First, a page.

Zicam Cold Remedy Citrus Flavor, 56 Quick Dissolve Tablets
Clinically Proven To Shorten Colds
Homeopathic Cold Remedy Made with Two Unique Formulations of Zinc
Great Tasting, Citrus Flavor
Quick Dissolve Tablets
FSA Eligible Item
Zicam is completely different® from most other cold remedies because it actually shortens colds versus just temporarily relieving symptoms. These quick-dissolve tablets, made with zinc, are clinically proven to shorten a cold when taken at the first sign.
When taken at the first sign of runny nose, sore throat, congestion, sneezing, aching, or other common cold symptoms, Zicam taps into the power of your own body's defenses so you can be better faster.
WILL ZINC SHORTEN A COLD?
A recent review of more than 40 years of research on the use of zinc for colds concluded that zinc shortens the duration of the common cold. A Cochrane review evaluated the results from 15 studies involving more than 1,300 participants. The authors concluded that taking zinc within 24 hours of the first signs of a cold reduced cold duration and that the symptoms were less severe in people who took zinc.1
On the basis of this research, Zinc is used as an ingredient in homeopathic medications including Zicam® cold remedies, which are used for the treatment of colds and the relief of cold symptoms such as sore throat, runny nose, cough, and congestion. Zicam® is clinically proven to shorten colds when taken at the first sign. The first signs of a cold may appear as little as 10 hours after infection with a cold virus, with full-blown symptoms appearing 2-3 days after infection. Common symptoms that signal a cold are scratchy throat, cough, runny nose, body aches, and unexplained tiredness. To shorten a cold, it is important to take action as soon as you notice the first signs of a cold.
1Singh M, Das RR. Zinc for the common cold. Cochrane Database Syst Rev. 2011 Feb 16;(2):CD001364
You know your body. Take Zicam when you feel a cold coming on.
Cold is Here
Zicam is clinically proven to shorten a cold when you take it at the first sign. So, take Zicam Cold Remedy every 2-3 hours and use until symptoms are gone. Use as directed.
After a Cold
You’re back on your feet now, but get ready for next time. Stock up now so you have Zicam on hand when you get your next cold.
What causes the common cold?
Colds are caused by viruses. Colds are the most common viral infection, and they are the most common reason that children miss school and adults miss work. Each year, people in the United States suffer 1 billion colds.*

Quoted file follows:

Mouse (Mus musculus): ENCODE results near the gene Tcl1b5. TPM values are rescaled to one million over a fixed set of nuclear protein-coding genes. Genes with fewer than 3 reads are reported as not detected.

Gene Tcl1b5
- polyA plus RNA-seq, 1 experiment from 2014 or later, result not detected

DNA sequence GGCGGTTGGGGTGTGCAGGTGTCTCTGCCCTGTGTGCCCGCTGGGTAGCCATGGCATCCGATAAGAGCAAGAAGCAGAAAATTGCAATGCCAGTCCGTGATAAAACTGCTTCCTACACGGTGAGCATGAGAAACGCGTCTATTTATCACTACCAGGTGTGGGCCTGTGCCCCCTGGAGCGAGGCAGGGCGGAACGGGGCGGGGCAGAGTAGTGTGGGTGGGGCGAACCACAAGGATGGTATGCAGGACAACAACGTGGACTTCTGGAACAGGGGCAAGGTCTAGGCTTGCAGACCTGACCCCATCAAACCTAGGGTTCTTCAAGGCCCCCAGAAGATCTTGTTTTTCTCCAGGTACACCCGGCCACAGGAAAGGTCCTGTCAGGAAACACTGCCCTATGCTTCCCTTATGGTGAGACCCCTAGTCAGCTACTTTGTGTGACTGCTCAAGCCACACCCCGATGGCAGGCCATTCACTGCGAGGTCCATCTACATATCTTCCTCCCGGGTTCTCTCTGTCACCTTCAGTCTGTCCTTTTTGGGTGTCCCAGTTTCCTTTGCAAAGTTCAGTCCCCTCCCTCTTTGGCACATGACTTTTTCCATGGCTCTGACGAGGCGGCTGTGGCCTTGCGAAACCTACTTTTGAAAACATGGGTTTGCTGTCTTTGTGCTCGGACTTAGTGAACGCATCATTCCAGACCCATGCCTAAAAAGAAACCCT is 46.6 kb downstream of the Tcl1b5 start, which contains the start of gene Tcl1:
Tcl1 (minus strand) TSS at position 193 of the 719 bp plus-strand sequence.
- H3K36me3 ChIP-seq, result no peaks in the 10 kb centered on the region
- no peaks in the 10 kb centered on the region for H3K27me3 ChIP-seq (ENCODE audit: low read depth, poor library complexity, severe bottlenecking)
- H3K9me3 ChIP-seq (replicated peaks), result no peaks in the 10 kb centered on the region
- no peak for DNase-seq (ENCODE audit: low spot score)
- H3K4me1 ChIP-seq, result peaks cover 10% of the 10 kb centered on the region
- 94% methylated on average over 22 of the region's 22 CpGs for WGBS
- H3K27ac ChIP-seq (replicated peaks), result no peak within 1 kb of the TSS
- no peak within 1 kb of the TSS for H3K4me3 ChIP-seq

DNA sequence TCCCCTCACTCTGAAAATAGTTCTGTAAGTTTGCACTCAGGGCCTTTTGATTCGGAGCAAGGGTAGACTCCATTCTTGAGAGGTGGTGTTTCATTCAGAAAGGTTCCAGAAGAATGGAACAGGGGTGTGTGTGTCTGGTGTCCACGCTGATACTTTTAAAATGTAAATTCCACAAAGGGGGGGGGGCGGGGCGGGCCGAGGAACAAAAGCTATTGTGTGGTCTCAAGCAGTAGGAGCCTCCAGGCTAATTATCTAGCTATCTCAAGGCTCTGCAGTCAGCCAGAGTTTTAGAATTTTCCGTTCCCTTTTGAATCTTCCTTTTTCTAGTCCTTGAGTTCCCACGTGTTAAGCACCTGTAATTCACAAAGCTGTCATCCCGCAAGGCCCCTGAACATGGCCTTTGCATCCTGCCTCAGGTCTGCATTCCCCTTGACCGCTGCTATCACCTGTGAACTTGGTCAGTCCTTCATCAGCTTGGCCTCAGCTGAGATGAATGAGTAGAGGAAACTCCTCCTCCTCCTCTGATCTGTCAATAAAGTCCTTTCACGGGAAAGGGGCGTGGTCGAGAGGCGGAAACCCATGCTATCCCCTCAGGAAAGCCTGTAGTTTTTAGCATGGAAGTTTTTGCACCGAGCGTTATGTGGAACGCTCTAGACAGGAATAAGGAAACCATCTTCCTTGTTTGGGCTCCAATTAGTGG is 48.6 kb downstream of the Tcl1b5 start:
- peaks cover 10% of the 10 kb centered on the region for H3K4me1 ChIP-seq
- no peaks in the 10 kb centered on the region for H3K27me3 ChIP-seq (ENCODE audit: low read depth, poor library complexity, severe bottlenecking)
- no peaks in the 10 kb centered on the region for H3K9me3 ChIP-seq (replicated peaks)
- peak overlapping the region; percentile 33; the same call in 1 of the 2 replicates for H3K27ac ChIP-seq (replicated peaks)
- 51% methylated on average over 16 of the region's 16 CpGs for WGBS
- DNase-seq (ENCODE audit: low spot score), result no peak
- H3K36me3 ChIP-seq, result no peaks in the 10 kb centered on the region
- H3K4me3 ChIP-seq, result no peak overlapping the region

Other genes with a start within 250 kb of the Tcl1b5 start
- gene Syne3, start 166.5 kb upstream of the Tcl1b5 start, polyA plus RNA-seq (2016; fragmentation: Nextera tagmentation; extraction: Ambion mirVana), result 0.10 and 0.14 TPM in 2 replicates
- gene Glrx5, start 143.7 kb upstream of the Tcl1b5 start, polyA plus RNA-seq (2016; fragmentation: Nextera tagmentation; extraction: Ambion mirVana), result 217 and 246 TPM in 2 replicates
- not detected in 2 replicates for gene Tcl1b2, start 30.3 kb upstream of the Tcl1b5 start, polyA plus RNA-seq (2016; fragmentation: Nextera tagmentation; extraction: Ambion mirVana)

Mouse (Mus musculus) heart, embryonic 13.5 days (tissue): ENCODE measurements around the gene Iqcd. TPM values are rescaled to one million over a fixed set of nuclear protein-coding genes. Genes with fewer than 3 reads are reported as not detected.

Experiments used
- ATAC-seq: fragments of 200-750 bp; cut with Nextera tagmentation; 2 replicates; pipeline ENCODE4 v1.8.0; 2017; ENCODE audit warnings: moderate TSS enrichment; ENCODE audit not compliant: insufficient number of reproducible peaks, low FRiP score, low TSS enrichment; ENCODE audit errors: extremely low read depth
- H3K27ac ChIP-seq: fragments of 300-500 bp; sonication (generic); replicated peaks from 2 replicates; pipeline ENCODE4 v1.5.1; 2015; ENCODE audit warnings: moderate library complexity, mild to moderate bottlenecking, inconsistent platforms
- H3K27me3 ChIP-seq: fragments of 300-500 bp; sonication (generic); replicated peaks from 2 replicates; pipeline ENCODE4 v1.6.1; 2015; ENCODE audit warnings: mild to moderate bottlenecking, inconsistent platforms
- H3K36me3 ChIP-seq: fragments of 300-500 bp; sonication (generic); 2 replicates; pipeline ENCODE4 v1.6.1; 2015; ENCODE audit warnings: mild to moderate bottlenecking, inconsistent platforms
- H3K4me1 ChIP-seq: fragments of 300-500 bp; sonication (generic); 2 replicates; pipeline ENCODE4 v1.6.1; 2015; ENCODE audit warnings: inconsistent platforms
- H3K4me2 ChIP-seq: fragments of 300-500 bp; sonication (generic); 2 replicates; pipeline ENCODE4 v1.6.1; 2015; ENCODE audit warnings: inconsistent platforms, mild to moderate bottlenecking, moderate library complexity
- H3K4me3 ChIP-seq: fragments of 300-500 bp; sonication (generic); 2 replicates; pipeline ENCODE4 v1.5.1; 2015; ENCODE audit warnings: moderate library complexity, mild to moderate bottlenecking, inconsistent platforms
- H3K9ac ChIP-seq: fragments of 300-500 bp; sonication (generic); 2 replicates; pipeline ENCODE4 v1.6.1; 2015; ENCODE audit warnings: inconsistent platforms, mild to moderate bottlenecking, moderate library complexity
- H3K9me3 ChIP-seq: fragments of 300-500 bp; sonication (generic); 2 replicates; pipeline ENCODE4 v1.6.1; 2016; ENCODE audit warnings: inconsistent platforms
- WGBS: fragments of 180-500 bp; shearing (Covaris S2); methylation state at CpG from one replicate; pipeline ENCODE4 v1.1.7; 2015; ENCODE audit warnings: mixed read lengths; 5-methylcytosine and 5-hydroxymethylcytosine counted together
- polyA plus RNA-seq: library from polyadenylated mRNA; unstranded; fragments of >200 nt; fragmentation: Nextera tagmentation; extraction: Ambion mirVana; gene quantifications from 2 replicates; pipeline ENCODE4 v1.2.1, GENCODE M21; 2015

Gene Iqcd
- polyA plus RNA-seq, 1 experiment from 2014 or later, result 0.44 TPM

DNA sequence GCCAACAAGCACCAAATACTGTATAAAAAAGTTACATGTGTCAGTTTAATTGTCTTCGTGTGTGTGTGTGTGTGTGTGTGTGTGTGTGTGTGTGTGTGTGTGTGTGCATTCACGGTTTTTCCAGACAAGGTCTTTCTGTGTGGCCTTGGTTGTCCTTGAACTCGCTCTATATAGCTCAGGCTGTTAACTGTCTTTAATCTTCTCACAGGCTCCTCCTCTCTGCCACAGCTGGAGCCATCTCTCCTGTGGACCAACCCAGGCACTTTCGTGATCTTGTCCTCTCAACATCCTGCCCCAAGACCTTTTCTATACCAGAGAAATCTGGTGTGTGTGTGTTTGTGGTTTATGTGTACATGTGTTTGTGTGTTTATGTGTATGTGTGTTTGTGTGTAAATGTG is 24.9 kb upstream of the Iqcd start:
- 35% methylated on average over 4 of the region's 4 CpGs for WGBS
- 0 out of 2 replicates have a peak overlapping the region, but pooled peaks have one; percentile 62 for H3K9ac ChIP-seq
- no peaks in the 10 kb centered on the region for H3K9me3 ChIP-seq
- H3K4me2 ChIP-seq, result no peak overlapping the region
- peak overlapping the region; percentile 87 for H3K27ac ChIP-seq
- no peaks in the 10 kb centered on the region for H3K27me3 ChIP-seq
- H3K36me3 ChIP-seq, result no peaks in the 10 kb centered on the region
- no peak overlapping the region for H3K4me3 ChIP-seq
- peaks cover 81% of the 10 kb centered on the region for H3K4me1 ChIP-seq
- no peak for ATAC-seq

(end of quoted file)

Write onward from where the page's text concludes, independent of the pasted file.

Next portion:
Why is the common cold so common?
The main reason colds are so common is that there are more than 200 different viruses that can trigger a cold. The viruses that cause colds also spread easily. People who are suffering from colds may spread the virus into the air or onto something they touch every time they sneeze or cough. If you touch a surface that’s carrying a cold virus and then touch your mouth, nose, or eyes, there is a chance you could become infected.
The easiest and most effective ways to prevent a cold are to wash your hands and stay away from people with colds. Clean hands can stop germs such as the cold virus from spreading from one person to another.
What are the first signs of a cold?
You may notice the first signs of a cold as little as ten hours after being infected with a cold virus, with full-blown symptoms 2-3 days after infection. Common symptoms that signal a cold are scratchy throat, cough, runny nose, body aches and unexplained tiredness. To shorten a cold, it’s important to take action as soon as you notice the first signs of a cold, or what we call a Pre-Cold®.
How long is a cold contagious?
People who have a cold are most contagious for the first 2 to 3 days of a cold. After the first week, colds are usually not contagious.*
How does zinc shorten a cold?
While the exact mechanism of action has not been determined, the efficacy of zinc in reducing the duration of a cold, when taken at the first sign of a cold, is supported by multiple clinical trials.
* MedlinePlus. Common Cold. Available at http://www.nlm.nih.gov/medlineplus/ency/article/000678.htm. Accessed July 14, 2014